Having confusing brand extension names (fusion, CoreFusion, Core Duo, Dual core) for estoric products will weaken the main brand and companies will lose their competitive edge.

Also See:

  1. Branding of Semiconductors
  2. Successful Online Branding
  3. Fighting Commoditization of Brands
  4. Branding on Internet
  5. Marketing - Position before you communicate
  6. Developing a Brand Position
  7. Selecting a specific brand position
  8. Define your Brand and determine its value
  9. Brand Management
  10. Branding Mistakes - Having a "Me-Too" Brand Name
  11. Marketing - Build a distinct brand with Product Differentiation

Tuesday, May 22, 2007

Developing an Innovation Policy for the Organization

Recently, Ninedots conducted a workshop on Creativity & Innovation for a leading manufacturer of manufacturing equipment in India. This two day workshop was attended by senior managers from sales, finance, marketing, engineering & manufacturing. The objective was to infuse a culture of creativity in the organization so that managers can solve problems and develop innovative solutions to their existing problems.

I won't go into details of the workshop as it might contain confidential information, but there was one thing I would like to bring out from this workshop - i.e., with Ninedots assistance and guidance, the company developed its Innovation Policy. V1.0 ( I call it V1.0 because, the policy is bound to change over a period of time)

If you are reading this blog and if you are working for a company, ask yourself the question: What is our company's innovation policy?

In my experience, most Indian companies and most small & Medium companies all over the world do not have a "Innovation Policy". Companies also do not have a reward mechanism or policy to recognize and reward innovation within their company. Yet most of these companies talk about innovation in their goals or mission or vision statements. The situation in these companies is similar a bunch of kindergarten kids playing soccer - kids are aimlessly kicking the ball around without progressing towards the goal.( See the DVD which comes with Stephen Covey's 8th Habit).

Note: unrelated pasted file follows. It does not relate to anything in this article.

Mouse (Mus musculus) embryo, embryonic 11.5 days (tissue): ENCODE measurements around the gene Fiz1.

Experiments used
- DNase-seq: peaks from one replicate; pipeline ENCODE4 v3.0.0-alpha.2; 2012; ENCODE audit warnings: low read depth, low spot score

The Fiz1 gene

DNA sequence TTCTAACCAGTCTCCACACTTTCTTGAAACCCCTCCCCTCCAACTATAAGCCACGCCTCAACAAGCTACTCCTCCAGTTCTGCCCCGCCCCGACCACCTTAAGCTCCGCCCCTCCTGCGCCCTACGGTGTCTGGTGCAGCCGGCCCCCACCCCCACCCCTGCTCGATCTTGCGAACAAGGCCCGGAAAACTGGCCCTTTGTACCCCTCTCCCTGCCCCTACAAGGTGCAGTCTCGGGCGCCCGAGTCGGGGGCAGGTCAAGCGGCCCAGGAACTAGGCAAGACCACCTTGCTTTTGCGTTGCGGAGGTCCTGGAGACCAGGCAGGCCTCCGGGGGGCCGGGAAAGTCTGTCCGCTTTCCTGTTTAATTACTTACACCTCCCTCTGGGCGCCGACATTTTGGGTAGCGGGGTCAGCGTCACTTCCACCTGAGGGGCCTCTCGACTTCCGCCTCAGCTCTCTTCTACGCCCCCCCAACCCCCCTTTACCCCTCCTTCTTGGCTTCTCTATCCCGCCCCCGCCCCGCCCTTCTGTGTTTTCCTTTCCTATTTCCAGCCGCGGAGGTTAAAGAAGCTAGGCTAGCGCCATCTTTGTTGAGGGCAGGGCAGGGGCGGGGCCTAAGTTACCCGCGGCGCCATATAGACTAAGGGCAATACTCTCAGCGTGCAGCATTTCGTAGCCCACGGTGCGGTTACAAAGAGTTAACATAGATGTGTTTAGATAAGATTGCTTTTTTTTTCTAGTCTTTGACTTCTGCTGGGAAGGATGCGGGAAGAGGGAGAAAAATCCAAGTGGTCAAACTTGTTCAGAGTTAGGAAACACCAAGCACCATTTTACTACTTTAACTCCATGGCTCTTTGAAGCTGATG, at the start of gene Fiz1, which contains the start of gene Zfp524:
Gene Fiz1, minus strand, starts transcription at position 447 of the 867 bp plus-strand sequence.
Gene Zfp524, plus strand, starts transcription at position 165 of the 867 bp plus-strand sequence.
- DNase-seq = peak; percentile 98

If a company has the word "innovation" anywhere in its their goals or mission or vision statements, then the company needs a innovation policy. The task of developing this policy falls squarely on the top management of the company.

In India, Ninedots conducts workshop on Creativity & Innovation, Innovation Management, IP awareness, IP protection, Problem Solving & Decision making etc. These workshops are very valuable for companies which want to initiate a culture of innovation in their organization. These workshops also helps companies develop an innovation policy - which is best suited for their work culture and business conditions.

Developing an Innovation Policy

Unfortunately, there is no universal innovation policy because the type of innovation in an industry is determined by the nature of the industry, the organization culture, and the maturity of the organization. However there are some common thread in all organizations that can be used to develop the innovation policy. These common threads are:

  1. Encourage Creative Thinking

    Company policies on employee development and people management must encourage people to think creatively. For example, IDEO hires it people based on their creative talents among other skills. Today, companies organize workshops for employees which teaches creative thinking - AT&T, Bell Canada, Fidelity Investments etc., organize creative thinking workshops such as Lateral thinking & Six Thinking Hats from De Bono institute. ( In India, Ninedots conducts workshops in Creativity, Innovation & Six Thinking Hats)